Sunday, September 26, 2010

Remember that you are successful.

A pastor and instructor of preaching, Rev. Diana Goudie, once taught me this.  I think it's very applicable to teaching.

Judge your success not by how many people follow. 
Judge your success by your faithfulness in showing the way.

Be well, colleague.

Sunday, September 19, 2010

my favorite education quote

Teachers open the door, but you must enter by yourself. ~ Chinese proverb

Something tells me if you are reading this blog, you are doing a good job at "opening the door," and getting the students to enter.  Though, of course, it is ultimately up to them.  Be well and have a blessed week as you bless others.

Saturday, September 18, 2010

Time for a little humor.

"Isn't the principal a dummy!" said a boy to a girl.
"Well, do you know who I am?" asked the girl.
"No." replied the boy.
"I'm the principal's daughter." said the girl.
"And do you know who I am?" asked the boy.
"No," she replied.
"Thank goodness!" said the boy with a sigh of relief.

joke originally found here

Friday, September 17, 2010

How to Improve Your Patience

Feeling hurried and harried yet, at this point in the year? Hope not, but if you need a little patience boost, click here to go to a post at The Positivity Blog.

Thursday, September 16, 2010

Read this Mitch Albom column if you need reassurance . . .

. . . that some people do "get" how big our task is.

Mitch Albom is in Korea.  He compares their kids (and culture) with ours. I'm not sure this qualifies as "encouraging," but it is somehow reassuring to me that someone "gets" that we educators do not have an easy task; and that the fact that our kids do not perform as well as many countries' children is not the fault of me and you. Read "Korea's kids just like ours, 100 years ago" here.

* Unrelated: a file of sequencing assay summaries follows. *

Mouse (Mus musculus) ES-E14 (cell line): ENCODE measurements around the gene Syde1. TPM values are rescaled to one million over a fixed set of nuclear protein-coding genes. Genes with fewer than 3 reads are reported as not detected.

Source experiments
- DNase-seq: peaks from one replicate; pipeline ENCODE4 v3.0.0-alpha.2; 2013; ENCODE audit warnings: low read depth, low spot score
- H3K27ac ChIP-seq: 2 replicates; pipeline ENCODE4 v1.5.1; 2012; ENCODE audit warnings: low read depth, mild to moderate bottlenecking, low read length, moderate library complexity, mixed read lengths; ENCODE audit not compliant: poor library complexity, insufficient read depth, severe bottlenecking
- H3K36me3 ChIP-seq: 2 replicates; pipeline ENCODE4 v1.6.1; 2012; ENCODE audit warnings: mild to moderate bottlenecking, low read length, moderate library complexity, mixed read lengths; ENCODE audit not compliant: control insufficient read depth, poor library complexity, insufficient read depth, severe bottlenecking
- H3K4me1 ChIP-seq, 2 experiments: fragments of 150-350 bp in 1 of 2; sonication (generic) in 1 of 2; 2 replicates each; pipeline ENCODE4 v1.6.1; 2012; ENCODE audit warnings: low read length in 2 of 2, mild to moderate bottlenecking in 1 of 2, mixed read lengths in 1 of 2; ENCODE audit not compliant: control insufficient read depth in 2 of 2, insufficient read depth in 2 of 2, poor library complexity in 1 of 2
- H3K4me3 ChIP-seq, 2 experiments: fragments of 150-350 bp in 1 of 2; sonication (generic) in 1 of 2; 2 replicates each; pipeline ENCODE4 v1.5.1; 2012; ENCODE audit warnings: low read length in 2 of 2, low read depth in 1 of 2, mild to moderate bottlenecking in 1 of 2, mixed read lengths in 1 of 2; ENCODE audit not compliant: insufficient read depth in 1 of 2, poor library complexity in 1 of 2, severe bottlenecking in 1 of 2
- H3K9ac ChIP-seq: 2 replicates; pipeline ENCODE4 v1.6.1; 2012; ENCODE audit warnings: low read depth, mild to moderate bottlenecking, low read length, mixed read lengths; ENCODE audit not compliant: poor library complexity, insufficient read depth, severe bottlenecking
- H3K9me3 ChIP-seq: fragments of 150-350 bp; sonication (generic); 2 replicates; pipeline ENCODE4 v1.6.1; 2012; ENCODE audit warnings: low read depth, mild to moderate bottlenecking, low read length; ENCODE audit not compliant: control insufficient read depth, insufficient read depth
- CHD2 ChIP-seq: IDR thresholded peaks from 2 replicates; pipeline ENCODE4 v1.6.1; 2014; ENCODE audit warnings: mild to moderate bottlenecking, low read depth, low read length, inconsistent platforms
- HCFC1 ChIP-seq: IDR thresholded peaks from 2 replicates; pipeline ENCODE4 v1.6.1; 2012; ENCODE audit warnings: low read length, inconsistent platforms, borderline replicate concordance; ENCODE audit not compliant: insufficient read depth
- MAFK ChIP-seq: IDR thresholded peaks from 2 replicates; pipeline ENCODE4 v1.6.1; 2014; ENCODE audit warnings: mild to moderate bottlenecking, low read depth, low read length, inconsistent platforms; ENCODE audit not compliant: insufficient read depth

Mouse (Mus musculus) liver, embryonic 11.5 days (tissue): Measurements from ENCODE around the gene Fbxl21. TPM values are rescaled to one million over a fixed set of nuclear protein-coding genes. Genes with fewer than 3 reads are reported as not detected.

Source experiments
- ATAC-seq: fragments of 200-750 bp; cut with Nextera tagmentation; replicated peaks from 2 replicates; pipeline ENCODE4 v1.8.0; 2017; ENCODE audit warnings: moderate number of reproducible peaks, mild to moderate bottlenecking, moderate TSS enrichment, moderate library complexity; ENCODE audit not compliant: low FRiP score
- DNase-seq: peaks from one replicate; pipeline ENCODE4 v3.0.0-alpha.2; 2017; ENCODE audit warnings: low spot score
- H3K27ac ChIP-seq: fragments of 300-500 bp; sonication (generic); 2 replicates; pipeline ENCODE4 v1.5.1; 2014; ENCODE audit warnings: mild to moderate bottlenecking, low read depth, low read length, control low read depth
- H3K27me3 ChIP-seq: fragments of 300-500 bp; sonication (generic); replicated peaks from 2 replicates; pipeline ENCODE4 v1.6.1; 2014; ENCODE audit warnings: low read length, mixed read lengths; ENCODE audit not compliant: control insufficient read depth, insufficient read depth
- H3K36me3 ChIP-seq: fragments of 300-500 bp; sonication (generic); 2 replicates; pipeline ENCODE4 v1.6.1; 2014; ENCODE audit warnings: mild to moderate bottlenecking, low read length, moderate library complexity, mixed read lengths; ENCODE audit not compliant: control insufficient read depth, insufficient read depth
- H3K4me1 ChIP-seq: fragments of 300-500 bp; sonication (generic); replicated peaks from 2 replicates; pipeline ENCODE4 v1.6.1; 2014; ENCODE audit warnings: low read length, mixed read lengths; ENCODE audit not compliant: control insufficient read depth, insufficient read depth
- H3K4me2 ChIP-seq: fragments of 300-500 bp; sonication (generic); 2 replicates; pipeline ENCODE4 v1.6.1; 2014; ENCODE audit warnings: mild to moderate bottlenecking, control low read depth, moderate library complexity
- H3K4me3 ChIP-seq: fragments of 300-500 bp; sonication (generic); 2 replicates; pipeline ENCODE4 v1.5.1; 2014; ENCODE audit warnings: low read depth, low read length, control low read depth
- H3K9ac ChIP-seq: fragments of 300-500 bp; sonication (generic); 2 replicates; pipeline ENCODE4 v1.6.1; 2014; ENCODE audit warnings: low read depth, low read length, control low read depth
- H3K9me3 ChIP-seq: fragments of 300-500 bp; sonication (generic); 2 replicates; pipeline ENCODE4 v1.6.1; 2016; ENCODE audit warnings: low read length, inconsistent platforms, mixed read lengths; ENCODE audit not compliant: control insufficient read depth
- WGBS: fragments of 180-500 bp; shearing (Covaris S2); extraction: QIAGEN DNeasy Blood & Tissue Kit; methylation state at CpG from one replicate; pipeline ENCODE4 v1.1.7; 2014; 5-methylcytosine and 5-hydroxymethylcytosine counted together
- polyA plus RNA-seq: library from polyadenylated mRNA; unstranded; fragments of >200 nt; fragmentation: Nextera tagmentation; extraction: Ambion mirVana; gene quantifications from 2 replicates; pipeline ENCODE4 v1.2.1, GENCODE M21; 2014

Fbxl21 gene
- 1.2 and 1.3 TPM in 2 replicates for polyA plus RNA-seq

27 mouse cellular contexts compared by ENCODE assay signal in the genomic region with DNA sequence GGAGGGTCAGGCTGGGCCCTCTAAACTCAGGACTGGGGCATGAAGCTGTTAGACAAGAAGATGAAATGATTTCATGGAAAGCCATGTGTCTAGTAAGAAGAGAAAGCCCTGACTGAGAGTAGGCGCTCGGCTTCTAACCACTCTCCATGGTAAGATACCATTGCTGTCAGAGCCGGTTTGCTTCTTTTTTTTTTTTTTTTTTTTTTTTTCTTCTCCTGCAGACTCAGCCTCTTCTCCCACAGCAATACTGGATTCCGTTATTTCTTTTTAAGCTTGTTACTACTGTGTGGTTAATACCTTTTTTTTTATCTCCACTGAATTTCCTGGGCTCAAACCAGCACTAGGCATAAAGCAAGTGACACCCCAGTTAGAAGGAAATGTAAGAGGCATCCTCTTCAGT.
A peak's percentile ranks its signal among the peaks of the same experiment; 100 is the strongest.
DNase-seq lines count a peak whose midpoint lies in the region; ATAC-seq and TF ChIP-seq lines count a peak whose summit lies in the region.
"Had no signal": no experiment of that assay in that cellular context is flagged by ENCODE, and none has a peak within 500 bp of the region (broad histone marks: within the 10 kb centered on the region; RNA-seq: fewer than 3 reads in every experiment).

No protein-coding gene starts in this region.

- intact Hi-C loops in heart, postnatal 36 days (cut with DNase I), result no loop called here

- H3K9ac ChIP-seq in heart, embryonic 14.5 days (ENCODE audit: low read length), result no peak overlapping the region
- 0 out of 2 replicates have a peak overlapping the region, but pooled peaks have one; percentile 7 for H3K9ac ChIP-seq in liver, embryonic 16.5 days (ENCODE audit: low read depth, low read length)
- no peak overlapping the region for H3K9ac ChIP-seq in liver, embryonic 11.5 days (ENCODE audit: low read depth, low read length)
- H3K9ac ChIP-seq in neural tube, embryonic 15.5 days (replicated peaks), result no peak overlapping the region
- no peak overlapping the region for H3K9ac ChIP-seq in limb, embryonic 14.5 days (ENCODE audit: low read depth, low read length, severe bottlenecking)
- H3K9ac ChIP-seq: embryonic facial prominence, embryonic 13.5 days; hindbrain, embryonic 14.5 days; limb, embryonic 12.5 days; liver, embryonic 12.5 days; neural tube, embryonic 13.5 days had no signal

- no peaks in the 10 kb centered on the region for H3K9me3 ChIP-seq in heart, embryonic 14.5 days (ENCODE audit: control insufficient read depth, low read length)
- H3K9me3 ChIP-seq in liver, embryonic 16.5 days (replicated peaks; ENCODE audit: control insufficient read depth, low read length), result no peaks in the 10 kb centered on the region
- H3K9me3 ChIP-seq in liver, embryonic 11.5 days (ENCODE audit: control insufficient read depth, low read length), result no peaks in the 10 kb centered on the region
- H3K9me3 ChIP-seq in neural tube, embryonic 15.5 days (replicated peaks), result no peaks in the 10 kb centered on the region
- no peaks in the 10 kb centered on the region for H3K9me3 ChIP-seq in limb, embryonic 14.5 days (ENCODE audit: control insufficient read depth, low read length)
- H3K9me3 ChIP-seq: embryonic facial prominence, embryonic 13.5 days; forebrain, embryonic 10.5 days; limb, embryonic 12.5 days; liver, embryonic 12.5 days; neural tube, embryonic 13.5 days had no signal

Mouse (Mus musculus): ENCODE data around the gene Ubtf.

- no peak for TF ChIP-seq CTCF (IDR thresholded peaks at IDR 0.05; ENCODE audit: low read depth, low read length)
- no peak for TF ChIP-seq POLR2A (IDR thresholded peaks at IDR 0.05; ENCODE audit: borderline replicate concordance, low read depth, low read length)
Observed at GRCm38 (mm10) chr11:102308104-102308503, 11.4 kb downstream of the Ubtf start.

Sunday, September 12, 2010

Think about what you want to happen tomorrow.

“Our thoughts create our reality — where we put our focus is the direction we tend to go.” 
~ Peter McWilliams

I do not know of Mr. McWilliams, but he has very succinctly described the value of a positive focus.  

I'm writing this on a Sunday evening. Let me invite you (and me) to think of something successful from last week at school . . .

. . . Good; now think of how you intend things to go this week: your classroom climate, interactions, learning objectives, etc. Go get 'em. You can do it. 

Be well.

Saturday, September 11, 2010

an inspiring (and challenging) thought as school begins

A couple of years ago Matt Reeves, then my assistant principal, read us this the day before school, and I offer it now as a back to school thought:

"I have come to a frightening conclusion.

I am the decisive element in the classroom.
It is my personal approach that creates the climate.
It is my daily mood that makes the weather.
As a teacher I possess tremendous power to make a child's life miserable or joyous.
I can be a tool of torture or an instrument of inspiration.
I can humiliate or humor, hurt or heal.
In all situations, it is my response that decides whether a crisis
will be escalated or de-escalated, and a child humanized or de-humanized."

- Haim Ginott, Teacher and Child: A Book for Parents and Teachers
(New York: Macmillan, 1972), 15.

Thursday, September 9, 2010

Inspiring Video

Our superintendent, Ms. Michelle Burley, steered us in Escanaba to this inspiring video about your importance.  It's geared to the start of the year, and I realize some of you have been at work for weeks, but you 'll gain from it nonetheless. Be well!

Friday, September 3, 2010

How is your language affecting your reality? A link to a great article.

Yes, I do believe there is an objective reality "out there." But you can't deny that each of lives in our own mental universe, made up of our understandings of people and things.  As the Hebrew scriptures tell us, "As one thinks, so one is."

If we will choose more positive language to describe people and situations, we will think, feel, and act more positively, especially in dealing with challenges. I'll confess I often forget to do this, but when I do speak and think more positively, it does change my feelings toward a person or situation. Even using the word "challenge" instead of "problem."  Advertisers and governments daily demonstrate that they do not underestimate the power of words to shape people's actions.

Along these lines, here's  a fascinating article,